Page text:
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By: Col. Dan Merry, USAF (Ret)Vice President, Government Relations

The Employment Cost Index (ECI) will be released at the end of October. Brace yourselves: The number could result in another large pay raise.

When the administration's budget was released in February, there was quite a buzz regarding the 2.6 percent military pay raise as it was the largest raise in nine years. As the news cycled, the size of the raise became the dominant theme in the press and on Capitol Hill.

Somewhat ignored was a current, detailed explanation as to why the raise was so big. Per Title 37, Section 1009 of U.S. Code, the military pay raise is intended to match the Employment Cost Index for wages and salaries of private industry workers. The FY 2004 National Defense Authorization Act established the ECI percent increase of the third quarter of the calendar year as the metric for the military pay raise. For more details on ECI, see MOAA's assessment of Military Pay Comparability.

The intent of tying military pay raises to private-sector wage growth is to take the guesswork and fiscal wrangling out of the decision process. As the national cost of labor goes up, so too should the military paycheck. Disregard this for several years and it negatively affects not just recruiting, but retention: When servicemembers hear about wage growth for their civilian counterparts as their pay stagnates, it prompts the more skilled and hirable individuals to look outside the fence … and walk.

Previous pay raise shortages from the early 1980s through 1999 resulted in a staggering 13.5 percent cumulative military-civilian wage-increase gap. The impact to recruiting and retention was palpable, leading Congress to increase raises above ECI between 2000 and 2010 when balance was finally restored.

Other than three sour years (2014-2016) that netted a new 2.6 percent cumulative pay-raise shortfall, we have remained on par with ECI. But it has taken some work.

In FY 2017, MOAA engaged Congress for support to disregard the president's proposed 1.6 percent raise, which would have been the fourth short-raise in a row. Thankfully, with support from the leadership of the armed services committees, Congress passed the full 2.1 percent raise to match ECI, netting an at-par raise for the pay tables but doing nothing to reduce the cumulative 2.6 percent gap lagging from those earlier three years.  

The FY 2018 NDAA saw another challenge when the secretary of defense proposed a 2.1 percent raise (presumably to match the previous year's raise), which was endorsed by the Senate. MOAA and The Military Coalition went neck deep into the fray to raise awareness and garner support for the full pay raise per the ECI. In conference, thankfully, the House and Senate agreed and the 2.4 percent raise was signed into law. Of course, the result was the first round of sticker shock: “The largest raise in eight years!”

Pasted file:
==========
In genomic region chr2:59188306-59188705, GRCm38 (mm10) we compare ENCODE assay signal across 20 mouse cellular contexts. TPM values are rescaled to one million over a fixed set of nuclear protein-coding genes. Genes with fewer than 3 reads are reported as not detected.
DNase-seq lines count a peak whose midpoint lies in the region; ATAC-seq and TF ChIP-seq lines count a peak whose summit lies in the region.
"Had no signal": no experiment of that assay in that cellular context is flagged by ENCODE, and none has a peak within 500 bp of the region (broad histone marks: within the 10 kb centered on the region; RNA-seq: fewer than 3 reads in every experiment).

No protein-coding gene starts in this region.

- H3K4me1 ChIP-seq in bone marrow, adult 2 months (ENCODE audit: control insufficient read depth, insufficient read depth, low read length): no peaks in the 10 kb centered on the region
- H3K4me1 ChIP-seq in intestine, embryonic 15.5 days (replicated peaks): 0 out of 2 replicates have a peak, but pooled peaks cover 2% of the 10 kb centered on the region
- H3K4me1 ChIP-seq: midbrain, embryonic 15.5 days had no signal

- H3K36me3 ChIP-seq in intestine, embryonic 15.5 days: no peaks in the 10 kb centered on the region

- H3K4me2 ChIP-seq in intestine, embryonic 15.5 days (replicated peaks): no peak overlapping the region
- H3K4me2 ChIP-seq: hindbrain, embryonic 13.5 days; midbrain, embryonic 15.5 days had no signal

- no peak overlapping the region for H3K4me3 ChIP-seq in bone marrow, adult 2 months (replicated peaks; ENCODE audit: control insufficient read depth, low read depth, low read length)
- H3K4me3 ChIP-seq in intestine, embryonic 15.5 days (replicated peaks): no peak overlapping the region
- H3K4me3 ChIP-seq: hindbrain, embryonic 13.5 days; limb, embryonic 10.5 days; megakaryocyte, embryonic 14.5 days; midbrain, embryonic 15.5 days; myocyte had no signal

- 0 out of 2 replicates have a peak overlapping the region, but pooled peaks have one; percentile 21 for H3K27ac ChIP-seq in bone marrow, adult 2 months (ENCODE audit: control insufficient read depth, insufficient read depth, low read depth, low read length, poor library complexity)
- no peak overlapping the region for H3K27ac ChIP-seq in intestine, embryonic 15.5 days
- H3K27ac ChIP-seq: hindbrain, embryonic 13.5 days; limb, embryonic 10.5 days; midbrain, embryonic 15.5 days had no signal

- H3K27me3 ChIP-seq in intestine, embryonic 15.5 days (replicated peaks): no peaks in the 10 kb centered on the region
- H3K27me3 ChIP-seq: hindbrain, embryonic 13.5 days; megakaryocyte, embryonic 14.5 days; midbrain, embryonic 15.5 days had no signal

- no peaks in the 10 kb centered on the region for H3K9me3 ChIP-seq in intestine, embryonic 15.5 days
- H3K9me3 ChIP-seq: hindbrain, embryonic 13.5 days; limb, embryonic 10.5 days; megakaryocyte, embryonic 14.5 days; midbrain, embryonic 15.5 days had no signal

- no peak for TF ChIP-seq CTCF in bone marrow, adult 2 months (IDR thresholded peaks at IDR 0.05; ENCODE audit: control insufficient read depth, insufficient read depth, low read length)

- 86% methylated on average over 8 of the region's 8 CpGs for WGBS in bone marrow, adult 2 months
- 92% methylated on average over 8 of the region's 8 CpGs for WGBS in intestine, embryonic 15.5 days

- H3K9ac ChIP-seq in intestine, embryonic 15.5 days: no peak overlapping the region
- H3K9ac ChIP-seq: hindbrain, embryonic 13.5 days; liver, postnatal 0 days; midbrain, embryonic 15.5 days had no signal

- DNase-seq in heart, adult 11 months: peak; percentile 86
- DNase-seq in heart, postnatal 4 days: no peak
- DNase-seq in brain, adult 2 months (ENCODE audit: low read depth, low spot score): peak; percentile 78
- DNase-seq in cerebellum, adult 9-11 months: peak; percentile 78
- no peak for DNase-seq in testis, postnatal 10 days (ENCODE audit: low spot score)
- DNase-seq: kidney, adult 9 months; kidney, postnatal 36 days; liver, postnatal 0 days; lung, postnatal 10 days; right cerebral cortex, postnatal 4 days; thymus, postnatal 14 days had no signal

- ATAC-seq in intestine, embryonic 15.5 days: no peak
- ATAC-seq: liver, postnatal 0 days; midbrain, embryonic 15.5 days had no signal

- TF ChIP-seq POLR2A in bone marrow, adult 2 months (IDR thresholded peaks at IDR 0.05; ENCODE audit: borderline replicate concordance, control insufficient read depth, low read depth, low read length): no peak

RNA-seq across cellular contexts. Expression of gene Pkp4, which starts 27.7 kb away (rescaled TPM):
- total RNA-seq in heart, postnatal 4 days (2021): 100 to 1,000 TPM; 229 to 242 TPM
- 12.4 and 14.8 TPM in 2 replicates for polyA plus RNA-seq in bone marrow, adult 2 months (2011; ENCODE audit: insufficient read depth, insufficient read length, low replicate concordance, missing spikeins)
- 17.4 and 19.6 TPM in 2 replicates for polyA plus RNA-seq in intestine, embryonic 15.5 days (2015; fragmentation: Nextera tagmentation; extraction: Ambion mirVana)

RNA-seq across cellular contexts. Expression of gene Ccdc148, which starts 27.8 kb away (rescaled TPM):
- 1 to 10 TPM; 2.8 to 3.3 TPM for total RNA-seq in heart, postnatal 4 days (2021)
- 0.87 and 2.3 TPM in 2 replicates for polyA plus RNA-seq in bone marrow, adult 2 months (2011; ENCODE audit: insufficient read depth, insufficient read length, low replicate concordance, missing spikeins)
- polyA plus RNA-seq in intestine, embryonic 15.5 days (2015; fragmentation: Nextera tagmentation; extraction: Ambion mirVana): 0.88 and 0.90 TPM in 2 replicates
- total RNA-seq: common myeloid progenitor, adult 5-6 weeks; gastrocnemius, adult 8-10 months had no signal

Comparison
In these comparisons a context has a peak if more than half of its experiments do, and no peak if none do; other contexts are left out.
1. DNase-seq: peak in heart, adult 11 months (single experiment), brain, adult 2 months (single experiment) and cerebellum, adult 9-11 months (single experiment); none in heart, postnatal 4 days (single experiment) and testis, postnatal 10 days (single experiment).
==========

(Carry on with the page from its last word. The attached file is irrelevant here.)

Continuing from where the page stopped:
MOAA and the Coalition again exerted efforts early on with the Armed Services Committees to ensure the full ECI-based 2.6 percent raise made it to the initial draft of the FY 2019 NDAA. The efforts were a success, the House and Senate both agreed and the president signed into law resulting in … “the largest raise in nine years!”

So, what's next? As we look at the information available from the Bureau of Labor Statistics, the keeper of the ECI, we anticipate another bump. The results for the third quarter of the calendar year will be out at the end of October; they will inform the military pay raise target for FY 2020.

Balancing any enthusiasm, we note some indications the number could go down. First, if the recent 10 years are any indication, the cumulative effect between Q2 and Q3 has a net change of minus-0.2 percentage points, so the straight math would indicate a potential for a drop. Second,  as reported by Reuters on Oct. 5, “U.S. job growth slowed sharply in September likely as Hurricane Florence depressed restaurant and retail payrolls, but unemployment fell to a near 49-year low of 3.7 percent, pointing to a further tightening in labor market conditions.” Either way, national labor costs need to inform military pay raises, the law says so, and we will remain vigilant in this pursuit.

Whether this upcoming ECI will be 2.7 or 3.1 percent, or somewhere in between, we could be about to witness the largest raise in 10 years.